The move to create a so-called cap-and-trade system would be a substantial step by the world’s largest polluter to reduce emissions from major industries, including steel, cement, paper and electric power.

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WASHINGTON — President Xi Jinping of China will make a landmark commitment Friday to start a national program in 2017 that will limit and put a price on greenhouse-gas emissions, Obama administration officials said Thursday.

The move to create a so-called cap-and-trade system would be a substantial step by the world’s largest polluter to reduce emissions from major industries, including steel, cement, paper and electric power.

The announcement, to come during a White House summit meeting with President Obama, is part of an ambitious effort by China and the United States to use their leverage internationally to tackle climate change and to pressure other nations to do the same.

Joining forces on the issue even as they are bitterly divided on others, Obama and Xi will spotlight the shared determination of the leaders of the world’s two largest economies to forge a climate-change accord in Paris in December that commits every country to curbing their emissions.

Xi’s pledge illustrates China’s intention to act quickly and upends what has long been a potent argument among Republicans against acting on climate change: that the United States’ most powerful economic competitor has not done so. It is not clear whether China will be able to enact and enforce a program that substantially limits emissions.

China’s economy depends heavily on cheap coal-fired electricity, and the country has a history of balking at outside reviews of its industries. China has also been plagued by major corruption cases, particularly among coal companies.

But the agreement, which U.S. officials said had been in the works since April, is China’s first commitment to a specific plan to carry out what have, so far, been general ambitions.

Domestic and external pressures have driven the Chinese government to take firmer action to curb emissions from fossil fuels, especially coal. Growing public anger about the noxious air that often envelops Beijing and many other Chinese cities has prompted the government to introduce restrictions on coal and other sources of smog, with the side benefit of reducing carbon-dioxide pollution. Authorities in China also see economic benefits in reducing fossil-fuel use.

The cap-and-trade initiative builds on a deal Obama and Xi reached last year in Beijing, where both set steep emissions-reduction targets as a precursor to the global-climate accord. Obama, who has made climate change a signature issue of his presidency, announced the centerpiece of his plan this year. With his announcement Friday, Xi will outline how he will halt the growth of China’s emissions by 2030.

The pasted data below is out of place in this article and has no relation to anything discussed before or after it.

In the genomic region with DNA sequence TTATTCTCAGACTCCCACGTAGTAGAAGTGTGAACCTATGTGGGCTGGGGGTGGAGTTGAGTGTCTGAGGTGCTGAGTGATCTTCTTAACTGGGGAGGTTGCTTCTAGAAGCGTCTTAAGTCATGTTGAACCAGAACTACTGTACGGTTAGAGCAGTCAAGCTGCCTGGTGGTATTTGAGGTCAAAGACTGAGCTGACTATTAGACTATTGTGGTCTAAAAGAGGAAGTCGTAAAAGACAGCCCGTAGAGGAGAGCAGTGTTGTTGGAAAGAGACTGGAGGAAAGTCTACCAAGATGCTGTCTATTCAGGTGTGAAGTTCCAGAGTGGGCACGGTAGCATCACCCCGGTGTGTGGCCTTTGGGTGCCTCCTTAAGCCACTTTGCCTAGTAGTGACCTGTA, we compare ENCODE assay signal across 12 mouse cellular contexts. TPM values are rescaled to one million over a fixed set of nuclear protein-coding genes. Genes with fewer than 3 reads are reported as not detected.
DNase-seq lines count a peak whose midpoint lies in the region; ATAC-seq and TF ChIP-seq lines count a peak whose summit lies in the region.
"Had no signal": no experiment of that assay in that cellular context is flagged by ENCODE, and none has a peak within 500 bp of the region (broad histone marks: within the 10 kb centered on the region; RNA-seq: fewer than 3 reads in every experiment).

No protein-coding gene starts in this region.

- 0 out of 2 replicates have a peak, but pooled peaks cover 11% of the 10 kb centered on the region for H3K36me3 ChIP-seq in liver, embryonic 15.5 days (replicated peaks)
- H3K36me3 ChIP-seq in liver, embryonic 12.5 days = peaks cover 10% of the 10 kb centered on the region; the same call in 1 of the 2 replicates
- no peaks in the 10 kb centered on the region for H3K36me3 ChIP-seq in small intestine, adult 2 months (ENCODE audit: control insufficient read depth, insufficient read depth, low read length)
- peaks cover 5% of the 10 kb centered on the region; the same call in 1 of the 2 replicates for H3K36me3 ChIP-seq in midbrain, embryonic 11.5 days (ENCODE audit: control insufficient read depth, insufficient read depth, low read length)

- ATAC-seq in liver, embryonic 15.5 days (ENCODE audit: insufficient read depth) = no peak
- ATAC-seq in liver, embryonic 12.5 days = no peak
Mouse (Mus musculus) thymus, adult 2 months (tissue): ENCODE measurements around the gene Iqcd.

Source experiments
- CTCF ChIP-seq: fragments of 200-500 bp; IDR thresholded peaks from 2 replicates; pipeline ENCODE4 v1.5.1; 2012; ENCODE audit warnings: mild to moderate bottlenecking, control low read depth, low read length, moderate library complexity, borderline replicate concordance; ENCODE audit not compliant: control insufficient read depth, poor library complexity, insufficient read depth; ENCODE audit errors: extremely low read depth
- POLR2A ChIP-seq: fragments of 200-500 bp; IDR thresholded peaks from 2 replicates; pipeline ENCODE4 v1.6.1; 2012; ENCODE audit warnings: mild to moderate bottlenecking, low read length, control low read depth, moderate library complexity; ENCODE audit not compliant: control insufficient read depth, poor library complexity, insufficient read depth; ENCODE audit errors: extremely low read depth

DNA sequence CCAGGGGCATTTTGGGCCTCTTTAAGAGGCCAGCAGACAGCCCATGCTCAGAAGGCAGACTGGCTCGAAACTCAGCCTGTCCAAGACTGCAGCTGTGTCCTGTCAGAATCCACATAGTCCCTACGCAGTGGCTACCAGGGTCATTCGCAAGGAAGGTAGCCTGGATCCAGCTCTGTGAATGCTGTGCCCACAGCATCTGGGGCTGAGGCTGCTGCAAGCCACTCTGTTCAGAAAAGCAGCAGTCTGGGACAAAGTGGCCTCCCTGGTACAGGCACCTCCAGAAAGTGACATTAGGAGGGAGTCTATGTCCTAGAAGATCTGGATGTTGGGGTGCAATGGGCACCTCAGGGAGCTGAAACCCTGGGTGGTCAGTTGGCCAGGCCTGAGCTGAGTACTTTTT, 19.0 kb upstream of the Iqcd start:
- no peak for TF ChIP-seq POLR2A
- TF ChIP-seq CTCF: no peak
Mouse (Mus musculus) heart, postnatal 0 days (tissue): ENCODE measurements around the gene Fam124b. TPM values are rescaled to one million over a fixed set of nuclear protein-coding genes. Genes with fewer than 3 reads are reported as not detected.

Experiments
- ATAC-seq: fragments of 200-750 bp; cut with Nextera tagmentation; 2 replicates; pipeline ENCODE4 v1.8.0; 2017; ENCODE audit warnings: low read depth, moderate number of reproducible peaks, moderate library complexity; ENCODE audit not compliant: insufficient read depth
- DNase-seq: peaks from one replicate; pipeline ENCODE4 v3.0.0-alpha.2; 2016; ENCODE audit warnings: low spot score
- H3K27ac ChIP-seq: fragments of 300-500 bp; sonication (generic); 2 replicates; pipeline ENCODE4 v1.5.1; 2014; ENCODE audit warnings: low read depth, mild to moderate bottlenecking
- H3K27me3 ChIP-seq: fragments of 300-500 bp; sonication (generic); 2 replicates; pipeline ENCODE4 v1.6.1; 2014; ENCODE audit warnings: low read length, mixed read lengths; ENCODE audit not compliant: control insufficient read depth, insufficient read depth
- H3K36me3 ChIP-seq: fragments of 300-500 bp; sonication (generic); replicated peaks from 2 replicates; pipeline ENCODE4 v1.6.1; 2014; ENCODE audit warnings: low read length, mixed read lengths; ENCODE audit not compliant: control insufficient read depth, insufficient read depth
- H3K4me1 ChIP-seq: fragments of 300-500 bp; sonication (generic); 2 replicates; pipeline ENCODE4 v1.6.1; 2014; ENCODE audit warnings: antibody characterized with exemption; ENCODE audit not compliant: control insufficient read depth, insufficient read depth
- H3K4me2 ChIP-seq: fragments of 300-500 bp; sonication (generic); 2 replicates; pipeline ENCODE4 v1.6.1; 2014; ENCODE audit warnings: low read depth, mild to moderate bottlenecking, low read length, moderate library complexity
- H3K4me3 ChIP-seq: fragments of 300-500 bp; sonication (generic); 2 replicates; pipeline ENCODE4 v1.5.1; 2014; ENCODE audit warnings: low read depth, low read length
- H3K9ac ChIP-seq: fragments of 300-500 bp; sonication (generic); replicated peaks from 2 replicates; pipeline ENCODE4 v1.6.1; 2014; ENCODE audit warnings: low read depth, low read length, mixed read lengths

“It increases our probability of succeeding, and it increases the likelihood that we will have a more robust agreement” in Paris, one senior administration official said, speaking on condition of anonymity.

The climate deal will be a substantial, if rare, bright spot in a meeting that is expected to be dominated by potential sources of friction between Obama and Xi. The two leaders began meeting Thursday night with a working dinner at Blair House, across from the White House.

The president plans to raise a number of contentious topics Friday, Obama administration aides said, including cyberattacks on U.S. companies and government agencies; China’s increasingly aggressive reclamation of islands and atolls in disputed areas of the South China Sea; and Xi’s clampdown on dissidents and lawyers in China.

Under a cap-and-trade system, a concept created by U.S. economists, governments place a cap on the amount of carbon pollution that may be emitted annually. Companies then can buy and sell permits to pollute. Western economists have long pushed the idea as a market-driven way to drive industry to cleaner forms of energy, by making polluting energy more expensive.

Xi will pledge to put in place a “green dispatch” program intended to create a price incentive for generating power from low-carbon sources, officials said. He will agree to help provide financing to poorer countries to help them pay for projects that reduce harmful emissions. And China, one of the world’s largest financiers of infrastructure projects, will agree to “strictly limit” the amount of public financing that goes toward high-carbon projects, another official said, in line with a 2013 commitment by the U.S. Treasury Department to cease public financing for new coal-fired power plants around the world.

China has been developing and implementing smaller cap-and-trade programs for at least three years. In 2012, it started pilot programs in seven provinces, intended to serve as tests for a national program.

Last week, Chinese officials met in Los Angeles with top environmental officials from California, which has enacted an aggressive state-level cap-and-trade program. People who attended the talks said they were meant to pave the way for a possible linkage of the Chinese and California cap-and-trade systems.